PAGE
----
• Such an important post, Bill–if we’re not proactive in serving kids and teens with special needs, then we will only react, which rarely goes well.

    Trista: Good for you guys for finding ways to love people in unique situations! A couple of quick thoughts:

    First, we have done the same thing on rare occasion (allow a disabled young adult be in our high school ministry), but only when it was a good fit. Again, we’ve done this rarely (once in the past three years), and only because it was the best place for someone, NOT because “there was no where else for them.” I believe that disabled adults in the church can and should be integrated into the life of the church.

    Second, not knowing the exact situation or the details, I wonder if this young woman shouldn’t be encouraged to be with other adults in your church. Of course, this requires a church to be loving towards those with special needs, which is a whole other issue. In our context, this would mean not only having her attend the main worship service, but going out of our way to minister to her in other ways, such as making sure she has a place to serve and getting her into a small group that would be happy to love her and have her be a part of the group.

  • Kyle says:

    Bill – we have several special need junior high students that come to our gathering. Would you suggest being honest with a group of the junior high students that are leaders about those students and what their special needs are?

    Our students do a great job loving them, but as we grow I have noticed a few of our new students laughing at at one of our boys specifically. I wonder if we partnered someone with him, if that would help.


  • Hey Kyle,

    I would talk with the parents of the special needs students first to see if that would be okay and to let them know what you would say to the junior high students.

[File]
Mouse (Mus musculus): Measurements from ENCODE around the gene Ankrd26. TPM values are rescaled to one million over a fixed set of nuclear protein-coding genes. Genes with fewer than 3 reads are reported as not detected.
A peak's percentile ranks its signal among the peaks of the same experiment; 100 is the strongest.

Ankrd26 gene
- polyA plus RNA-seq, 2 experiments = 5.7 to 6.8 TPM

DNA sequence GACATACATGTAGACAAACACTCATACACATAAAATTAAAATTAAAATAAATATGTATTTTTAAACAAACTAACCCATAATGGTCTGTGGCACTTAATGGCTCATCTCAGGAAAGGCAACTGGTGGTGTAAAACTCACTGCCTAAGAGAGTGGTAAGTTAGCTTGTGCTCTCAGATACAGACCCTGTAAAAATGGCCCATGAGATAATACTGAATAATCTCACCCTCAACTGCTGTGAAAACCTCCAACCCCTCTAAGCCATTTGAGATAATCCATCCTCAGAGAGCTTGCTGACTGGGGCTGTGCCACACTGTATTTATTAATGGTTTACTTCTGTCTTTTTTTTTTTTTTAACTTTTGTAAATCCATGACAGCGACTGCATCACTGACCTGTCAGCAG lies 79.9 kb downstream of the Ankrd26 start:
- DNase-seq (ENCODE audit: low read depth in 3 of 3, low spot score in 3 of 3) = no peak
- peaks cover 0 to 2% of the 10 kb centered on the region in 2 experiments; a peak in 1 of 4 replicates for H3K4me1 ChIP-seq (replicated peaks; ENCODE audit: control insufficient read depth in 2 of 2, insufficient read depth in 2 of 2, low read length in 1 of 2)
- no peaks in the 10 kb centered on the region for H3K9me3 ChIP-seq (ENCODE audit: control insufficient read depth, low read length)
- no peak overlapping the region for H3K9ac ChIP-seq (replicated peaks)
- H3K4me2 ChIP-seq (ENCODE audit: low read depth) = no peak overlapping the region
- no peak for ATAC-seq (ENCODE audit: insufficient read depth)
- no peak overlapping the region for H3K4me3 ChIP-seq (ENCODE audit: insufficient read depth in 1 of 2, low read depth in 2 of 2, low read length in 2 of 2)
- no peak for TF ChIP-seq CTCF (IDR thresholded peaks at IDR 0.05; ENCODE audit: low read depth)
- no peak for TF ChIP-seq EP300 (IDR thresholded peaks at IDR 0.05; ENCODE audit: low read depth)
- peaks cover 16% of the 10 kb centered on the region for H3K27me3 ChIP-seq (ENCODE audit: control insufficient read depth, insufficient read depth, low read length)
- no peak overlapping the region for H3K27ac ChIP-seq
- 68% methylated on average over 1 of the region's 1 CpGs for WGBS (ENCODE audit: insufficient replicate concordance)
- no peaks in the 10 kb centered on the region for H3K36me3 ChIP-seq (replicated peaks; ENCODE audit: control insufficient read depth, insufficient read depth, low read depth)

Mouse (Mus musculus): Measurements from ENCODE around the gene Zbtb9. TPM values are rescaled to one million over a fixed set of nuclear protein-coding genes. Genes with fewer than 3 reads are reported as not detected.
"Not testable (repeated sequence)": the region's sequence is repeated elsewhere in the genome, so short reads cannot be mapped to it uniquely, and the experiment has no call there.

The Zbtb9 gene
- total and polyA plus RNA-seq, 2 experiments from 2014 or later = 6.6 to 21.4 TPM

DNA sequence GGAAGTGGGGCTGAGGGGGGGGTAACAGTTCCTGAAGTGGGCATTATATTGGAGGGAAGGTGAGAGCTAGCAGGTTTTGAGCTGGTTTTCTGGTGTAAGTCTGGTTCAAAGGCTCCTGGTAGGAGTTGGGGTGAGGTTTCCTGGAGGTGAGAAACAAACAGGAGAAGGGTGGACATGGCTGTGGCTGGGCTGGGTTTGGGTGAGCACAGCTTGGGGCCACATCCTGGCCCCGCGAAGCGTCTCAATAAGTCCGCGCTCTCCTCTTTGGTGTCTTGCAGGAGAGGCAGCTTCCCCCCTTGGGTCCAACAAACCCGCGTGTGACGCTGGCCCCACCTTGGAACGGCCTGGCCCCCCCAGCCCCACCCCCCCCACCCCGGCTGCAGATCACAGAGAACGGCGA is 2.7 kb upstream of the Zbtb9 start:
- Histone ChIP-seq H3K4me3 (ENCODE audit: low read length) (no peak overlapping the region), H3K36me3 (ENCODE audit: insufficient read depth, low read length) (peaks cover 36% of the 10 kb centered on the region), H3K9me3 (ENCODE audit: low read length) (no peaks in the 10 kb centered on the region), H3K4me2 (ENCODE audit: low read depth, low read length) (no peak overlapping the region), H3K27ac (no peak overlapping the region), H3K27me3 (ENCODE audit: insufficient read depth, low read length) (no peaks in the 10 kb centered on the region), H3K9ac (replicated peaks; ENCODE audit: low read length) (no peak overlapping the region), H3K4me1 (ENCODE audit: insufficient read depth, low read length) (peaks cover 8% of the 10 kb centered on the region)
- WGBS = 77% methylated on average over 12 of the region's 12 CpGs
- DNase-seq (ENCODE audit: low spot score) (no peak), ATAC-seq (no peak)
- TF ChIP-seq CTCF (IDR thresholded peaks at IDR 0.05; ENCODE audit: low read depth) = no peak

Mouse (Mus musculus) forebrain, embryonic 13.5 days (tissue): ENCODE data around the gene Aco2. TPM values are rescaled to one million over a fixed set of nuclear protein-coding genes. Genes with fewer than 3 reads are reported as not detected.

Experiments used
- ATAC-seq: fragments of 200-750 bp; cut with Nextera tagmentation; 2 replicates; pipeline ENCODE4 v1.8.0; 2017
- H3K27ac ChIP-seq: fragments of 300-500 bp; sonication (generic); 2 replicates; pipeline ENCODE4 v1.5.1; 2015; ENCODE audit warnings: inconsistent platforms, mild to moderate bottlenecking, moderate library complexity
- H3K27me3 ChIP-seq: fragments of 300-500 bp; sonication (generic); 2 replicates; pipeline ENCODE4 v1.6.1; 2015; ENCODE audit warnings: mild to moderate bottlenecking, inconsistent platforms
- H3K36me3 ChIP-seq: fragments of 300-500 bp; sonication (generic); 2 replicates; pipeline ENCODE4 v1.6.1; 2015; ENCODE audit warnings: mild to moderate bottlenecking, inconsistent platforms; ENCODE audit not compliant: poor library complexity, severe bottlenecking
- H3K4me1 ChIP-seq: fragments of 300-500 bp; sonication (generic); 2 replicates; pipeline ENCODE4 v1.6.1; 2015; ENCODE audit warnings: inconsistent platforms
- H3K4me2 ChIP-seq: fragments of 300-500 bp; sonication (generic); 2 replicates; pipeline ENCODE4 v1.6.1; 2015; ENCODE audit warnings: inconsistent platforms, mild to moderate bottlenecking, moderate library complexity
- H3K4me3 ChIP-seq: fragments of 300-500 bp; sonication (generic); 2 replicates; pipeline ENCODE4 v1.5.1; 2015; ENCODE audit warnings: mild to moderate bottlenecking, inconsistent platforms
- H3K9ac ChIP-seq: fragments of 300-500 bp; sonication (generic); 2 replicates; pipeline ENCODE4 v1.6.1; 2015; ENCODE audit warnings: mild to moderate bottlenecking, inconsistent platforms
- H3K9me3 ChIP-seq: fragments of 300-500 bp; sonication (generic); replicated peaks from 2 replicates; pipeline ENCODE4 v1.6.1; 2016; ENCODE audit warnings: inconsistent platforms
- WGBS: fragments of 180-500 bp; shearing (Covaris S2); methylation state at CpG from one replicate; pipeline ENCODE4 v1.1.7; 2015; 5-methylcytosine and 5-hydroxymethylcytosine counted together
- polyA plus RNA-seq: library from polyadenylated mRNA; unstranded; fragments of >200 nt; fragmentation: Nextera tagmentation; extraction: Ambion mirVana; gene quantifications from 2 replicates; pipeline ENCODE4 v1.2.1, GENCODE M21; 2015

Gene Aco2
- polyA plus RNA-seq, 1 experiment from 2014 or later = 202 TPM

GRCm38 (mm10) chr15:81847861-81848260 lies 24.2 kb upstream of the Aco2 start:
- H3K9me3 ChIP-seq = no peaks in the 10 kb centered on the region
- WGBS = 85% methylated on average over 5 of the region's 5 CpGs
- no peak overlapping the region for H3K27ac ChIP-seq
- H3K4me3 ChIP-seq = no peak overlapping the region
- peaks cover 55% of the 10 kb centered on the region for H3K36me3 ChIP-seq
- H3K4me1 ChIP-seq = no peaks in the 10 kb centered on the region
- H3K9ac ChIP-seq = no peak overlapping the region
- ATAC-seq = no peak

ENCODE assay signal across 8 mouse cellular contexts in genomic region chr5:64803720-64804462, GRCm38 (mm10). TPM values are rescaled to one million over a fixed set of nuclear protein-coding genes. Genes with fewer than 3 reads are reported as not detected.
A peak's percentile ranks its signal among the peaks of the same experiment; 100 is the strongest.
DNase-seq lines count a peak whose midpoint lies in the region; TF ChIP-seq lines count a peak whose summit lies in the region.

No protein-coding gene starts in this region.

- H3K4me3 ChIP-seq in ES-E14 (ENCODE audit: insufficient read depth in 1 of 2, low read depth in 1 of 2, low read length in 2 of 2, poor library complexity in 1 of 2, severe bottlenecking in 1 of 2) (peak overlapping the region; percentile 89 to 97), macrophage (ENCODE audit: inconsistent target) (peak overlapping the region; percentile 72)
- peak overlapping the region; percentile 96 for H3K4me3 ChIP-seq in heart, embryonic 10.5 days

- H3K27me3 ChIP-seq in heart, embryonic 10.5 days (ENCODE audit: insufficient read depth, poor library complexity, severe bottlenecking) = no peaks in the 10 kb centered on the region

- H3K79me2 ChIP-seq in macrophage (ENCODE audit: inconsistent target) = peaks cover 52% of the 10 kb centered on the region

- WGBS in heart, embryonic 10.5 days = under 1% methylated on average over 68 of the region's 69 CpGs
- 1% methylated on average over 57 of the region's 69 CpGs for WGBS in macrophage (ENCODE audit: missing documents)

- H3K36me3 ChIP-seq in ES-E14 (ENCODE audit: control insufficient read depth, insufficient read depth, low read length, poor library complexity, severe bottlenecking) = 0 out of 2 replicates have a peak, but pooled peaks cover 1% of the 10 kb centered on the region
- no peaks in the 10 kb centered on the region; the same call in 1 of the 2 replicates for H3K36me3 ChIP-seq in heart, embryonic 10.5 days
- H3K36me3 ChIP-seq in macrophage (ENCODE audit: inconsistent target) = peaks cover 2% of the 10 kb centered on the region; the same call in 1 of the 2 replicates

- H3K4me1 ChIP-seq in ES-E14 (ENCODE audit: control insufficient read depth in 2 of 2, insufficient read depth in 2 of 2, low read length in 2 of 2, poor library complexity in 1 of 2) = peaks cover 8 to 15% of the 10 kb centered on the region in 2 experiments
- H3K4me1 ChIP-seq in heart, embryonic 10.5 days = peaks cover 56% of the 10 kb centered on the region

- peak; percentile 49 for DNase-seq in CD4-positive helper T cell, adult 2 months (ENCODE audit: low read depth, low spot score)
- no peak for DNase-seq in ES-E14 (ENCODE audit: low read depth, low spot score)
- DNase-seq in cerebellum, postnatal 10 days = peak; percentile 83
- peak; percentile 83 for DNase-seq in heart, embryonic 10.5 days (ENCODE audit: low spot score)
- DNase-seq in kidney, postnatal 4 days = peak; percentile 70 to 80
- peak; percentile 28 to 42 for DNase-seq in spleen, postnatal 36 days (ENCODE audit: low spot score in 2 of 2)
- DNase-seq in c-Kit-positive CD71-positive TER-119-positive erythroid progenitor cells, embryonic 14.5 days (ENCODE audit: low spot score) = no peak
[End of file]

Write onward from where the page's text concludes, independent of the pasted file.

It is so awesome that you students love and reach out to them. I think with the buddy system it will be kept to a minimum. Unfortunately with junior high students, they always say what is in their mind.

    Hope you had a great Thanksgiving!


  • Stacy says:

    Thank you for posting this! Serving kids, students, and adults with special needs (as well as their parents and siblings) is SO needed in the church! I find so often that there is a gap between the kids ministry and the adults who come to the church from a group home-thank you for filling that gap and including the teens!

    There are so many ways to include teens with special needs in the church body, from utilizing a buddy ministry, to enlisting them to serve as greeters/ushers, to special needs classrooms that are filled with loving, caring adults and peers that present the Gospel in a clear way for individuals of all abilities.

    Yes, each child/teen/adult is a separate case and have differing needs, but there is one thing we are called to do as the Church-and that is to make disciples of all people, in whatever creative way that may be. 🙂 Thank you for doing that!